If Chelsea manage to overcome Benfica in the Champions League they will ask the Football Association to reschedule their FA Cup semi-final – and the English game's governing body must acquiesce.
If it does happen then the FA should do something they rarely do and give an English team special treatment with regards to fixture scheduling.
If the Stamford Bridge club do overcome Benfica over the two legs, they will be faced with a Wembley fixture on Sunday afternoon and the first leg of the semi-final the following Wednesday.
This should usually not be a problem for a side who claim to be one of the foremost in the country and so should be able to handle a midweek fixture, but circumstances are a little different from usual.
To play two semi-finals in three days is a daunting task for any side, but Chelsea are ailing at the moment and have looked heavy legged in the past couple of weeks, where a troubled Premier League campaign has been interspersed with various cup commitments.
Some weight must be attributed to the argument that they are the only remaining English side in European competition and so should be aided where possible by the governing body in this country.
What with the nature of commercial success running in line with success on the pitch, you imagine there would be no problem moving the game to the Friday night if it were a Premier League fixture – a more commercially savvy, some would say orientated, body.
The FA could never really be accused of such a thing, in fact, it would not be unreasonable to suggest they are as far away from having their finger on the pulse as it could get.
There are difficulties around the rearrangement because normally it would only be a case of swapping the two ties, but the Sunday is April 15 and the 23rd anniversary of the Hillsborough disaster.
Liverpool, quite rightly, never play on that day and you would say that this must take precedence over an extra 24 hours rest for a group of players.
Television companies would most probably have something to say about moving a semi-final from a Sunday afternoon to a Friday night, especially when it could possibly be a London derby with Tottenham Hotspur.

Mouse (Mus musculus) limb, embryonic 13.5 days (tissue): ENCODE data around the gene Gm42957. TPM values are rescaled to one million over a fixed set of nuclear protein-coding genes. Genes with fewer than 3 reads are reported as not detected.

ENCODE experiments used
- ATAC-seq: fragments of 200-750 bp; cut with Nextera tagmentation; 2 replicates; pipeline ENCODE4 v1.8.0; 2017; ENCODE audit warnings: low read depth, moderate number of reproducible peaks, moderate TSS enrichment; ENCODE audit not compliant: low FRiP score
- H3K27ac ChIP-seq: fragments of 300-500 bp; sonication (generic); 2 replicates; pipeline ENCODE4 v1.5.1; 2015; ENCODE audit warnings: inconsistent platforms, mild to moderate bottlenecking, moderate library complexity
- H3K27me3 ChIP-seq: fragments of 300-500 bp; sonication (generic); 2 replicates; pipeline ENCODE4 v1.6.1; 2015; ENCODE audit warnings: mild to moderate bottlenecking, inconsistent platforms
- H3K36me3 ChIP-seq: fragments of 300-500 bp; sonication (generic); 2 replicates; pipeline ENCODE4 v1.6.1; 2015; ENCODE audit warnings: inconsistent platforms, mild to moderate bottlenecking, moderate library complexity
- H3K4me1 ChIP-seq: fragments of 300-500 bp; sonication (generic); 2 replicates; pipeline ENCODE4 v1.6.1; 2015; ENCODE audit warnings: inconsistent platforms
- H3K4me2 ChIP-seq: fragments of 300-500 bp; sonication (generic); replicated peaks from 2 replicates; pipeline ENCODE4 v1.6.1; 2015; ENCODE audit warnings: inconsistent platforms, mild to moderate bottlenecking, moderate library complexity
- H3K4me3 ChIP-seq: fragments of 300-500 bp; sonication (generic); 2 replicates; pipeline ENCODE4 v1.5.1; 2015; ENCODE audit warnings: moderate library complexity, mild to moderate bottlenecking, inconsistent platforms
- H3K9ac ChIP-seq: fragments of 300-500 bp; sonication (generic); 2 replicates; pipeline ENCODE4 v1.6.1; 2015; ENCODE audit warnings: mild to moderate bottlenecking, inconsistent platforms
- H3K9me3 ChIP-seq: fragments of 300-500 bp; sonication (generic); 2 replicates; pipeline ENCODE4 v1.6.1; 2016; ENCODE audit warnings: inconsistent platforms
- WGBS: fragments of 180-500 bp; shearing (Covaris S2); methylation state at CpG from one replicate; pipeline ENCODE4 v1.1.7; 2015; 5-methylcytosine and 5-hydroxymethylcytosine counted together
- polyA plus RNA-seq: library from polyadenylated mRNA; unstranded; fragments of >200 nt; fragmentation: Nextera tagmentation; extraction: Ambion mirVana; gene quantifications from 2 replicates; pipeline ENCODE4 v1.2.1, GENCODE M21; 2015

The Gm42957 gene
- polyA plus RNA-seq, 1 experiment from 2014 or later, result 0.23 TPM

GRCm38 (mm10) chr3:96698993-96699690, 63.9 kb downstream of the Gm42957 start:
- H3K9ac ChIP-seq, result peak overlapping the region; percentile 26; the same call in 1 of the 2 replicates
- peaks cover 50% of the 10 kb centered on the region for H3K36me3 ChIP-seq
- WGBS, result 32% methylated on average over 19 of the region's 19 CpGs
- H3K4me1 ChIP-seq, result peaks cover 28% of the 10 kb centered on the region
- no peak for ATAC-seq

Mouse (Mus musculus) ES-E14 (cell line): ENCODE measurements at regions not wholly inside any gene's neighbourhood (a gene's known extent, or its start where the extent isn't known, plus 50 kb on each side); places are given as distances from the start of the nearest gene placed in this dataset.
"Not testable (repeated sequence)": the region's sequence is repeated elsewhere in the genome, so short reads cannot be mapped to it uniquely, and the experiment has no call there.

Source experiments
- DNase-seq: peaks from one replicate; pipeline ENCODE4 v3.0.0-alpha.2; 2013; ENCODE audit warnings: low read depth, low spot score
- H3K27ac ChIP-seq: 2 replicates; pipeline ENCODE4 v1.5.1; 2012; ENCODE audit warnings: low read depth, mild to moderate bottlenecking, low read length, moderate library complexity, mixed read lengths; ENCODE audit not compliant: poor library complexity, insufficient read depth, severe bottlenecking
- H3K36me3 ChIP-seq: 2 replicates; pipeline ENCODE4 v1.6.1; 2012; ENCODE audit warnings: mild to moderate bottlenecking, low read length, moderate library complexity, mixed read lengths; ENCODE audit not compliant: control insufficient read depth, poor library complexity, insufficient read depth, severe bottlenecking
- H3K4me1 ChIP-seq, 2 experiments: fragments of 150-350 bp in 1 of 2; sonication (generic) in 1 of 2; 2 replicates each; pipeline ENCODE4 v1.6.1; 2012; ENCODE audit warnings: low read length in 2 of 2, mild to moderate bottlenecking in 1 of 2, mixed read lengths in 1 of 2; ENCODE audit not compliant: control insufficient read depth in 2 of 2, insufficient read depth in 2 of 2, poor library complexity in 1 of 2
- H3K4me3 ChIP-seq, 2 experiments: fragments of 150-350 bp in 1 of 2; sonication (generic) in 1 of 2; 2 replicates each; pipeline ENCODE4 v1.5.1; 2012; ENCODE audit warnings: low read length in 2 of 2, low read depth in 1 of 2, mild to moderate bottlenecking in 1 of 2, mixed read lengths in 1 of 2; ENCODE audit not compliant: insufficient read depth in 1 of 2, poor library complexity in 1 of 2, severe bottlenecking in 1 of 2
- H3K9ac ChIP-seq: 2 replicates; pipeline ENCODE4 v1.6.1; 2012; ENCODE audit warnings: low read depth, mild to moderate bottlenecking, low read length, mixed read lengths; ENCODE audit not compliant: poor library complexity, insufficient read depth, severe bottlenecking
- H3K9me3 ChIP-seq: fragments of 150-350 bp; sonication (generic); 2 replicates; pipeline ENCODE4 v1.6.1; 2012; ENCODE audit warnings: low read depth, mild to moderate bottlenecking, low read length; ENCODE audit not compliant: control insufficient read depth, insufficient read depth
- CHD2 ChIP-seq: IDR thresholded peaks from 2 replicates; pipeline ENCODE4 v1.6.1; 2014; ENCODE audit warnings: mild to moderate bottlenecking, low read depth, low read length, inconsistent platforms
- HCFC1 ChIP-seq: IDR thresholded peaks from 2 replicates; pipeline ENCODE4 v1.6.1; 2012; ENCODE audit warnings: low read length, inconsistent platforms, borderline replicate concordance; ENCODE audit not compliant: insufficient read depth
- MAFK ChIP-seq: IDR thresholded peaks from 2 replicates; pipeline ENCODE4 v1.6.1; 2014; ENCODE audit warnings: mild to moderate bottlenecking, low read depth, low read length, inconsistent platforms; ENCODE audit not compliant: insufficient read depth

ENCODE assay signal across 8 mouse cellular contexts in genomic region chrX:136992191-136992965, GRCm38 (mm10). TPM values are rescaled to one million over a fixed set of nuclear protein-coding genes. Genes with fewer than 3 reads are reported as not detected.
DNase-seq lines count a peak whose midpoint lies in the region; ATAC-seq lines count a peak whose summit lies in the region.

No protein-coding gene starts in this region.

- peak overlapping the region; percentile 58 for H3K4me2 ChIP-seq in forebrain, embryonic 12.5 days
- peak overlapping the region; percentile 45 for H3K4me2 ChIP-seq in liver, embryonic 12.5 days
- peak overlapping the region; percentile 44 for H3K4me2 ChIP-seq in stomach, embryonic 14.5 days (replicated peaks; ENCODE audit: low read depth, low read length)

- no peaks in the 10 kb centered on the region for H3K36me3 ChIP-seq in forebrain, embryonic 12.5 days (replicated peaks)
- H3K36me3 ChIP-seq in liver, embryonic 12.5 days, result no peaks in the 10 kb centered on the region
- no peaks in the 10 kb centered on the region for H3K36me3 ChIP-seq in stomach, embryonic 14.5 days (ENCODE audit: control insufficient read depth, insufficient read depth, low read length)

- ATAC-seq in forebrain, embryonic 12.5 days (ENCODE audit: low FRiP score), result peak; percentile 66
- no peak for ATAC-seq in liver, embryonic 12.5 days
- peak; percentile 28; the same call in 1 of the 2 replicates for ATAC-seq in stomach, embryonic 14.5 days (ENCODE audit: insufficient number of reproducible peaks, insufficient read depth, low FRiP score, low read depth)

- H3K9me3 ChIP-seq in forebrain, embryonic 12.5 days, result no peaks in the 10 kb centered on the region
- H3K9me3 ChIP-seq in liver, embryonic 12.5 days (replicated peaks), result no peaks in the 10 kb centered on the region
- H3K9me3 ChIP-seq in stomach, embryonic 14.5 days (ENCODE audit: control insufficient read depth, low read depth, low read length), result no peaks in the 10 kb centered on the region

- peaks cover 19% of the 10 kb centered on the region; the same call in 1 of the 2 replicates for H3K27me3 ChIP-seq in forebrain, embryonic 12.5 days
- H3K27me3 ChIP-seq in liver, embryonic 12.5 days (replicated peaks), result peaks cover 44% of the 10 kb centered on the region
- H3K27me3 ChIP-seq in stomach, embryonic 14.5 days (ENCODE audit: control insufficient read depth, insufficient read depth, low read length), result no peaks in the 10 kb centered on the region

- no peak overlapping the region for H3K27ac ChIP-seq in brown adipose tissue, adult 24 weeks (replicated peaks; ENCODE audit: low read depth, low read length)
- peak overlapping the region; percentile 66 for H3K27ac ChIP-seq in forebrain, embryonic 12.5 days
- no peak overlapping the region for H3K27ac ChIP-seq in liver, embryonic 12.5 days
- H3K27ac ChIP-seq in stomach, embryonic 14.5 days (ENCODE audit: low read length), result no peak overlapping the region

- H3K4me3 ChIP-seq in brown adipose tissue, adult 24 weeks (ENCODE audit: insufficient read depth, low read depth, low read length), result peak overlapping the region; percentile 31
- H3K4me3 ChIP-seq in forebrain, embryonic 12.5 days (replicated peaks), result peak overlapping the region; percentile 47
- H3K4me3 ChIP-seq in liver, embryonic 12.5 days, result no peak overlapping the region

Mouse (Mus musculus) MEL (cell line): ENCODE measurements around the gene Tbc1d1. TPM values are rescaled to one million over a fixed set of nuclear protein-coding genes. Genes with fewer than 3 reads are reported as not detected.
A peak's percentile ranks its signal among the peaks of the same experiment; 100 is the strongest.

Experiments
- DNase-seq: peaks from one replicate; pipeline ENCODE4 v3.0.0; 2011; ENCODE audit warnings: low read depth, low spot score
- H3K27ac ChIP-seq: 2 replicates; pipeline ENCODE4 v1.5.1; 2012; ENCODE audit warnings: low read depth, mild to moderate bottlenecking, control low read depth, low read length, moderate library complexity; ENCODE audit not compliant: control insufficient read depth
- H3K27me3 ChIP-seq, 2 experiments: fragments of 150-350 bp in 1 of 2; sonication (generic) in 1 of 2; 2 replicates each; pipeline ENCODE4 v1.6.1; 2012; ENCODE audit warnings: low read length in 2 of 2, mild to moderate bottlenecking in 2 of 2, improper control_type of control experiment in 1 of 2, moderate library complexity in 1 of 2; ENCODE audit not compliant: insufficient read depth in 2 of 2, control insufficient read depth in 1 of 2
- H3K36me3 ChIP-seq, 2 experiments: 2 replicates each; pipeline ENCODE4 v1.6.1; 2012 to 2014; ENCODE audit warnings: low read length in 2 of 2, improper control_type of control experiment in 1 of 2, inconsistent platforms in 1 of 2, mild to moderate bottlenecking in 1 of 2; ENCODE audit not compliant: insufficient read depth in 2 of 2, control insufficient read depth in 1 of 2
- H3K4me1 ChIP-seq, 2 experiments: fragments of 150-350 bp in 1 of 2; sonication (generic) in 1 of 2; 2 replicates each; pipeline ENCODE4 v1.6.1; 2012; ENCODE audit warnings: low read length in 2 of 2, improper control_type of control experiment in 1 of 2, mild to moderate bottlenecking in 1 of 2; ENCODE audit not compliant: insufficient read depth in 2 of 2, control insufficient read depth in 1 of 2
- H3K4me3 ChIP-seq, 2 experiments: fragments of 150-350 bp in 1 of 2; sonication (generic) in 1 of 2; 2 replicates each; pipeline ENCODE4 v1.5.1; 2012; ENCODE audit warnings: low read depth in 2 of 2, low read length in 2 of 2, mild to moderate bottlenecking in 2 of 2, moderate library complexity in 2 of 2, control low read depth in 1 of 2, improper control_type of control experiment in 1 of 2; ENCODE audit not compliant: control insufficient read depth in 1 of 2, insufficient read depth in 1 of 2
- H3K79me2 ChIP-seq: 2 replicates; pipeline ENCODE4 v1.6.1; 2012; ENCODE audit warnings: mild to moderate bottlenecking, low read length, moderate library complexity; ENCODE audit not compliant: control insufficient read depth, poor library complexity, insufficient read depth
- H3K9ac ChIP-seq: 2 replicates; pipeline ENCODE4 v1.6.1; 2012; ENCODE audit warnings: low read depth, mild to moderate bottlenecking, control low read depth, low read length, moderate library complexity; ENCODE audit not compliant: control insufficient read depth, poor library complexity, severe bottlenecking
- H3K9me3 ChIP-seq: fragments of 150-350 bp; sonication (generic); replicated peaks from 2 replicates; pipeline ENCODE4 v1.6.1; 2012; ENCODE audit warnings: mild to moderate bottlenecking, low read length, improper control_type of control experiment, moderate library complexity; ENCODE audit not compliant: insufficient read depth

Spurs replay their FA Cup quarter-final tie with Bolton Wanderers on Tuesday, originally abandoned after Wanderers midfielder Fabrice Muamba suffered a heart attack on the pitch.
Chelsea will also point to the example of the action taken from associations on other countries who have given teams special dispensation to move fixtures ahead of key European games.
Both Chelsea’s next and last Champions League opponents, Benfica and Napoli, were allowed to move games to a Friday ahead of their last 16 fixtures – something that the French football association are taking to another level.
“The last French club in the European Cup, OM is defending the position of France in the Uefa index in the interest of French football,” a statement issued on the Ligue de Football Professionnel (LFP) website read.
While the LFP have jurisdiction over the game, they came to a decision with the FFF (French FA) that saw Marseille’s game against Montpellier moved back an entire week to help them recuperate properly between the clashes with Bayern Munich.
The French associations are understandably worried about their UEFA coefficient, which is currently below Portugal and they will likely lose a Champions League place if Marseille do not progress past the Bundesliga side.
English clubs have no need to concern themselves with coefficients, as they would need to perform particularly badly over the next two or three seasons to be in any danger of suffering.
One thing it does do, though, is provide a precedent that the FA can work from in order to justify a fixture change.
Even if you aren’t a Chelsea fan, there must be some part of you that wants the club to do well representing England and the Premier League in Europe’s premier club competition.